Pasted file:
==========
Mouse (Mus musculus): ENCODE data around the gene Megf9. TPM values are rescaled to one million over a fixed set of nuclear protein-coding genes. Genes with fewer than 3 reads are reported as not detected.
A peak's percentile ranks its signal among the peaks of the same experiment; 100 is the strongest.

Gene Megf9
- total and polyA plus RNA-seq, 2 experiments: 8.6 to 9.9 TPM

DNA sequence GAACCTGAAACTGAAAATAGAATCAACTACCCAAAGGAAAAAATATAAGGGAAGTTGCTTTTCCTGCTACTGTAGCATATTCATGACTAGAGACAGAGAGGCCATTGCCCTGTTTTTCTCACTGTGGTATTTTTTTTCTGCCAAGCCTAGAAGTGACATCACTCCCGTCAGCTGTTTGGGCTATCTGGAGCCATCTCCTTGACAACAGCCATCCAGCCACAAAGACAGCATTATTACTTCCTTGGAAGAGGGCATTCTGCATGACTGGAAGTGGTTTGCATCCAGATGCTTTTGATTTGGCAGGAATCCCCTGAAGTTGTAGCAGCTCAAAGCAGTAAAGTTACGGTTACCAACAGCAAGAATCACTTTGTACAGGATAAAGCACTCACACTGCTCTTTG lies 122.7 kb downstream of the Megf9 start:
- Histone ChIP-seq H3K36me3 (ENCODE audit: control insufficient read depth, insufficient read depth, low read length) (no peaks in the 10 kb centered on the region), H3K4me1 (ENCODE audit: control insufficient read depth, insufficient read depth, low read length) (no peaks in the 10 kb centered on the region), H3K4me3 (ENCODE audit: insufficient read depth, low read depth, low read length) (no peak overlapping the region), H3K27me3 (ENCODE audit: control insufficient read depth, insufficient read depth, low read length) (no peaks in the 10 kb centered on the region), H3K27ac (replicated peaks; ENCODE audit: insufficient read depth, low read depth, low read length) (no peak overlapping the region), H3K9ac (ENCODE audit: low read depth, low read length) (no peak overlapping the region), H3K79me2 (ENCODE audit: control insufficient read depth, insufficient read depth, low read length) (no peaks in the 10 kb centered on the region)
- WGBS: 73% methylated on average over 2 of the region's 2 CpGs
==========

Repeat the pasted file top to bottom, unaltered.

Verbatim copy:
Mouse (Mus musculus): ENCODE data around the gene Megf9. TPM values are rescaled to one million over a fixed set of nuclear protein-coding genes. Genes with fewer than 3 reads are reported as not detected.
A peak's percentile ranks its signal among the peaks of the same experiment; 100 is the strongest.

Gene Megf9
- total and polyA plus RNA-seq, 2 experiments: 8.6 to 9.9 TPM

DNA sequence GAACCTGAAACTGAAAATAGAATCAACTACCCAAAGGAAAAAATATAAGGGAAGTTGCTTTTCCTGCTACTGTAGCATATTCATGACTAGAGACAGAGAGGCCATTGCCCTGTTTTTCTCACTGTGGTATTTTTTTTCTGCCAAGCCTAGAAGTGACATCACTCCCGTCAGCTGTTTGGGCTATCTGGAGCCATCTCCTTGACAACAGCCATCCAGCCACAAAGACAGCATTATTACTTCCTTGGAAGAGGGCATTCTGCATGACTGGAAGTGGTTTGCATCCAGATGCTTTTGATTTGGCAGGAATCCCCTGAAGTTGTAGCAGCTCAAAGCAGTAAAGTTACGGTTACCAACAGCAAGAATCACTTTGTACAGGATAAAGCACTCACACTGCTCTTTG lies 122.7 kb downstream of the Megf9 start:
- Histone ChIP-seq H3K36me3 (ENCODE audit: control insufficient read depth, insufficient read depth, low read length) (no peaks in the 10 kb centered on the region), H3K4me1 (ENCODE audit: control insufficient read depth, insufficient read depth, low read length) (no peaks in the 10 kb centered on the region), H3K4me3 (ENCODE audit: insufficient read depth, low read depth, low read length) (no peak overlapping the region), H3K27me3 (ENCODE audit: control insufficient read depth, insufficient read depth, low read length) (no peaks in the 10 kb centered on the region), H3K27ac (replicated peaks; ENCODE audit: insufficient read depth, low read depth, low read length) (no peak overlapping the region), H3K9ac (ENCODE audit: low read depth, low read length) (no peak overlapping the region), H3K79me2 (ENCODE audit: control insufficient read depth, insufficient read depth, low read length) (no peaks in the 10 kb centered on the region)
- WGBS: 73% methylated on average over 2 of the region's 2 CpGs